New Pima Community College Chancellor Lee Lambert said he took the job because he wants to be part of providing hope for people.
Lambert, who started this week at Pima after more than seven years as president of Shoreline Community College in Seattle, said in an Arizona Week interview that his parents' lack of opportunity was part of his motivation to get involved in higher education.
"My father grew up in North Carolina on a tobacco farm; my mother is from Korea, war-torn Korea at the time," Lambert said. "They didn't have opportunities the way I have been able to enjoy the opportunities I have today. So being able to be in an environment where I can make sure that other folks, like my parents, have opportunities going forward into the future."
The closeness to the community is part of Lambert's motivation for being in the two-year, community college system rather than at a four-year institution, he said.
"I realize I love the mission of the two-year system, being open to the community, really based to serve the community," he said. "And having the systems where we're there for people to provide that hope. We may be someone's first chance; we may be someone's last chance. That's different than the mission of a four-year college."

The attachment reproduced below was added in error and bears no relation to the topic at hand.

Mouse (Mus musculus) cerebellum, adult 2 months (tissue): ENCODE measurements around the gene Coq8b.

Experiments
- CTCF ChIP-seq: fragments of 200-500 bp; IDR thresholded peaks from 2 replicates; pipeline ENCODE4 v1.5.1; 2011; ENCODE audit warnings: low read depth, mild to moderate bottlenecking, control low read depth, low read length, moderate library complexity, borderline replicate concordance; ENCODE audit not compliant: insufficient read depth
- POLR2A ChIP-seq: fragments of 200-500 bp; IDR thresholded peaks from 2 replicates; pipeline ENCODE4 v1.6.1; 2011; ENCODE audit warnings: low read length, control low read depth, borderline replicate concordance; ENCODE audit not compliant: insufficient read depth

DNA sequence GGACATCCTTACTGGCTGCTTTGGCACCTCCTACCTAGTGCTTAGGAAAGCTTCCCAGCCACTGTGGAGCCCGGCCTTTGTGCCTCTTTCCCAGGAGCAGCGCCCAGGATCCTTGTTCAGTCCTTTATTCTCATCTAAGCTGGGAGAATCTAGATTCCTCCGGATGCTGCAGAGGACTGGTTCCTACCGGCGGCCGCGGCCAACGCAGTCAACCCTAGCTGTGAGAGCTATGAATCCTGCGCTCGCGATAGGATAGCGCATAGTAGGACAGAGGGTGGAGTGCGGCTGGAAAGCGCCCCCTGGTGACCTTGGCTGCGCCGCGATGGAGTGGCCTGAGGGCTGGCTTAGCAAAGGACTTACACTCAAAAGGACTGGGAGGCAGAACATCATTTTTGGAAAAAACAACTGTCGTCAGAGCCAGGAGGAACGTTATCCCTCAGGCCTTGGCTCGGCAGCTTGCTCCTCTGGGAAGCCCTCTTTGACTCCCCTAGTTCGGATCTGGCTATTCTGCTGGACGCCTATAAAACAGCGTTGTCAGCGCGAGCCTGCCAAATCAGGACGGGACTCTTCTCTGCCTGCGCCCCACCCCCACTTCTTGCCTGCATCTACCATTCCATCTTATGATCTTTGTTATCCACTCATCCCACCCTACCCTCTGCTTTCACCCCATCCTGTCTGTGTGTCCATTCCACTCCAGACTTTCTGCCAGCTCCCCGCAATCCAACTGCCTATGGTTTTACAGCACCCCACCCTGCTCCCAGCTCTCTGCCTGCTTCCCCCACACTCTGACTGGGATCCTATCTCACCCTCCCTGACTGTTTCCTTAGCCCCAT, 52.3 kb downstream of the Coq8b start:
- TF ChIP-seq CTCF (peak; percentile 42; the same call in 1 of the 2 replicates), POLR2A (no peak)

Lambert said the obvious caring for Pima that the Tucson community has was manifest in its fervor about the issues the college experienced under its previous chancellor, the now retired Roy Flores.
He said that when he learned community members had gone to the Higher Learning Commission, which accredits Pima and has put it on probation, he knew that people love the college and would support him in rebuilding it.
"I really want to be in a place where I think there's an opportunity make a big impact in terms of the contributions that community colleges have on their communities and knowing that the support of the community is part of that ability," Lambert said. "There's no better place in the country where you have a community that cares so much about its community college."
Lambert graduated from Evergreen State College in Olympia, Wash., with a liberal arts degree. He earned a law degree from Seattle University School of Law and worked as a prosecutor in Washington state before teaching at Evergreen.
He eventually moved to Shoreline in an administrative role and became the college's president in June 2006.